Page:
I’ve never run a marathon without carrying my own water and fuel. There are a lot of reasons I do this, but lately I’ve been wondering if I’m hindering my performance at all by doing so. I wanted to look into both the advantages and disadvantages of carrying your own water in a marathon as well as the best options for carrying if you decide to go that route.
The reason I got to thinking about this question so much lately is because I’ve read about elites being able to place water bottles along the course. Clearly they don’t want to carry water OR stop at water stops with cups. We common folk don’t get this choice.
The question is, which is better? Carrying your own water and fuel or using what’s provided on the course? You have a lot more control over when you drink water and fuel when you carry your own in a marathon. You can also choose which fuel you use. On the other hand, carrying something (whether in your hand, in a vest or backpack, or around your waist, can be cumbersome.) Hopefully by the end of this article you’ll know the pros and cons so you can make an informed decision about what works best for you! (And if you do decide to carry water, we’ll cover the best ways to do so.
The Advantages of Carrying Your Own Water and Fuel
When I trained for a couple of marathons in my 20s, I had a belt I wore around my waist for all of my long runs. It held one large water bottle and I could stash a couple of gels as well. I absolutely hated it and it bothered me the entire time. I could just never get it to fit right, but there also weren’t a lot of other options at the time. Though I didn’t have a choice for my long runs, I still decided to wear it during my marathons.
Because I was so afraid of choking on water with the cups at the water stops. I think this is a valid fear though! It’s kind of an art form to run and drink from a cup at the same time. I mean, I probably just should have walked through the water stations but I was worried about losing time. This ended up being kind of silly since I walked a significant amount of both those marathons after mile 20.
Now, as a sub-3:40 marathoner, the losing time factor still gets in my head. Though I’m learning more and more that a little slow down for things like that isn’t always such a dealbreaker.
Even still, there are a lot of great reasons to carry your own water and fuel.
This is why I do.
Hydrate and fuel on your own schedule – no one else’s.
Most marathons put water stops ever 2-3 miles. Fuel, through the form of gels, will likely be available during 3-5 of the stops along the course. This leaves you at the mercy of the stops available to determine when you’ll drink up and fuel.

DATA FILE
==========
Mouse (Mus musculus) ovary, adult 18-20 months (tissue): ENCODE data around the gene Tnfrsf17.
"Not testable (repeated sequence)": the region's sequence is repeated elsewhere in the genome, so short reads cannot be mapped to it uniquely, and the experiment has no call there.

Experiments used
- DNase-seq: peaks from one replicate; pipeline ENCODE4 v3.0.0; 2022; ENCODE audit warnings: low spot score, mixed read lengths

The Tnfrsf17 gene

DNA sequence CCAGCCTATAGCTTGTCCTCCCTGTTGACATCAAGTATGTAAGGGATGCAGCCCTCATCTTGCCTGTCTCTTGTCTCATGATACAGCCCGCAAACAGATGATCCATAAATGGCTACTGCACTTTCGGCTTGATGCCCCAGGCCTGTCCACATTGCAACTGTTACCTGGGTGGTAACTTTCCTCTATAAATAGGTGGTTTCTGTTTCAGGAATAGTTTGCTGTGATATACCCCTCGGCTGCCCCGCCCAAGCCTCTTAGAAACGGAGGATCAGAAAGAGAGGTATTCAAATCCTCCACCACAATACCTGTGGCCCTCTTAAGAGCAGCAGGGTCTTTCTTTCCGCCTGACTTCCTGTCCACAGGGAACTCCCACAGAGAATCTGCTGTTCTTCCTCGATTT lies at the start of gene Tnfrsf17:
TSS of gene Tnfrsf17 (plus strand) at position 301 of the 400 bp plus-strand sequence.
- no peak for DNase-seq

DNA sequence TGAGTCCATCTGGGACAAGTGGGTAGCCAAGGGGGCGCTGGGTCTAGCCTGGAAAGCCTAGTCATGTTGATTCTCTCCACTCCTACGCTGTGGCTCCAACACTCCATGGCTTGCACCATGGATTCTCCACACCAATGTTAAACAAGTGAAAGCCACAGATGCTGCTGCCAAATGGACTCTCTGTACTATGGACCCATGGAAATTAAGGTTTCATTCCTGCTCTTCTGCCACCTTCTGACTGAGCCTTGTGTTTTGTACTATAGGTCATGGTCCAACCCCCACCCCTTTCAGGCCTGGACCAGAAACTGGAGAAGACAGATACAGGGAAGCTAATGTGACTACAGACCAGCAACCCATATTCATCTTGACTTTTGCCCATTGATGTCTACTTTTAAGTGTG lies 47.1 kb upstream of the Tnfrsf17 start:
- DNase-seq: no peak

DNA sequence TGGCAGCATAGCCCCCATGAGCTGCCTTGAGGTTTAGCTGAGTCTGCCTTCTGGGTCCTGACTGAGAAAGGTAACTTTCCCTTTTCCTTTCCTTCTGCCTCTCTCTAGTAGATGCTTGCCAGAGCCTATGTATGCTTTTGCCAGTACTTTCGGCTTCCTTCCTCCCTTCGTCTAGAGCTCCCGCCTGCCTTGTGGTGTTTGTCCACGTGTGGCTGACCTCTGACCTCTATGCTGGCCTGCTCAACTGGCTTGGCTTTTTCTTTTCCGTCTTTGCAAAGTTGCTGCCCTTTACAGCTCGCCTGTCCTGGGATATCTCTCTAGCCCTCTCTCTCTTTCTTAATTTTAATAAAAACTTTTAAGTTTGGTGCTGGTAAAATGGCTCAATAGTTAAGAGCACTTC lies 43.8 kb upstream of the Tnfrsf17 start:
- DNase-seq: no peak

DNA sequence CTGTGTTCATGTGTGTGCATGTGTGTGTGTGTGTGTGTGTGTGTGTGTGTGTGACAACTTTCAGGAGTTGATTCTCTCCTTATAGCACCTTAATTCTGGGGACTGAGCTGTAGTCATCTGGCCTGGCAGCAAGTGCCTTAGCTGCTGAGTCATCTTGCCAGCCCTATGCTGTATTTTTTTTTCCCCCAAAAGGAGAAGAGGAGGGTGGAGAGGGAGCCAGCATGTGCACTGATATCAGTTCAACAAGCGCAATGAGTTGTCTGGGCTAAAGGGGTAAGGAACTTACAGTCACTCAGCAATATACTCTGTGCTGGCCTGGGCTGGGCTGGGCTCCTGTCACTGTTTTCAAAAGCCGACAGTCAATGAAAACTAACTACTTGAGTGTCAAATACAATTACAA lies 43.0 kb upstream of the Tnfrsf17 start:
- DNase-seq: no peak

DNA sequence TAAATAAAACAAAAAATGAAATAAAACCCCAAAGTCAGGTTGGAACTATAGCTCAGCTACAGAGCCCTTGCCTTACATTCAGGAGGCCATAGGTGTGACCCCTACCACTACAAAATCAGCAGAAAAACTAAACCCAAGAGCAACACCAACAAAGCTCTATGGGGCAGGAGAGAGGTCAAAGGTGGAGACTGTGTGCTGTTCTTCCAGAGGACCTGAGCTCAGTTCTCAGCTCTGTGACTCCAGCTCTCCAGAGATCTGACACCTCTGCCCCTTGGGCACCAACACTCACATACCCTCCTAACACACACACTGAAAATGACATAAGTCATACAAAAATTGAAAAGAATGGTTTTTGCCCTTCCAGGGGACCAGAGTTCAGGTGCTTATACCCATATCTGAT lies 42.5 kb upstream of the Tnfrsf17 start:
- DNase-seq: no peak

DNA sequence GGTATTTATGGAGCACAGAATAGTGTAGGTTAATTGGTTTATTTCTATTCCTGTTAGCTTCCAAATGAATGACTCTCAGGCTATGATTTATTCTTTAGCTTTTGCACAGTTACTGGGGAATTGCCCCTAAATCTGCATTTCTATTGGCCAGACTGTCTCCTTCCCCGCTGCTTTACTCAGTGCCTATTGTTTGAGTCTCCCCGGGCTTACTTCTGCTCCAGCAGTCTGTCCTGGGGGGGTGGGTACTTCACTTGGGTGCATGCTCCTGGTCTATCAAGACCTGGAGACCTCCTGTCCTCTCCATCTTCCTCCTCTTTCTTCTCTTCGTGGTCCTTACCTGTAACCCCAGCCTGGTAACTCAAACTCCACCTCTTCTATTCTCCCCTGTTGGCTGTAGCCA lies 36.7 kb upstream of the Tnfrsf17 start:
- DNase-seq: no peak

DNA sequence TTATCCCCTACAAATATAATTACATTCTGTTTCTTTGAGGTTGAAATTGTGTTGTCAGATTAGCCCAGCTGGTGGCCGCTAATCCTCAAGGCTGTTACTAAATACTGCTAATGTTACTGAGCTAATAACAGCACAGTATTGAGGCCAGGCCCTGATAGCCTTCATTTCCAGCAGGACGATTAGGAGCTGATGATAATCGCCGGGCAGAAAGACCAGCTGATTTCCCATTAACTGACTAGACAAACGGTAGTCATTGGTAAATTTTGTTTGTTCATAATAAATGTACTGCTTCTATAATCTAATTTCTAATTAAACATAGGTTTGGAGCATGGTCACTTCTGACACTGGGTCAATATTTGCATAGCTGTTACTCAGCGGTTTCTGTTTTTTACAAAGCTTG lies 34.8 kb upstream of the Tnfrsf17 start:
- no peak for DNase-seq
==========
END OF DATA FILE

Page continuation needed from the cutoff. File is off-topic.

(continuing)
Maybe you like taking in just a little bit every mile but that’s not going to be possible. Or perhaps you prefer to wait longer but take in more each time. Or MAYBE which is very normal, you just want to take in water when you feel it seems right. Though having a hydrating and fueling schedule is a smart plan, and you should, sometimes you might need a little extra (or less) depending on the weather that day. Carrying your own water means you don’t have to have this figured out to a T ahead of time.
Be sure you’re getting enough hydration and fuel.
If you don’t carry your own water and fuel, you risk not taking in enough. It is recommended that runners drink roughly 6 ounces of water every 20 minutes. At this point, you’ve probably found a hydrating and fueling method that works best for you. So that’s what you should stick pretty close to. I honestly don’t think I would drink enough water if I relied on the water stops provided. Even if I stopped every time there was one, I’m not sure I would really consume as much as I needed.
The other side to this is that marathons have even run out of water before! It’s rare, but it happens – such as in the heat of the 2007 Chicago Marathon. This article from TIME references one runner’s experience where he was told as early as the 2nd water stop that he was, “too late” to get water. Could you imagine?! That sounds awful. Carrying your own water can also mean the difference between hydrating or not at all.
Choose your own hydration and fuel.
So this one is huge for me. Water is water, right? But everyone’s fueling choices are different. It often takes quite a bit of trial and error to figure out what works best for your body to perform as well as something that’s easy on your stomach. You might be thinking, well, I can just carry gels in my pockets and get water at the stations. Yes, you absolutely can! I’d guess that’s what most people do. But for me, my “water” is both my hydration and my fuel.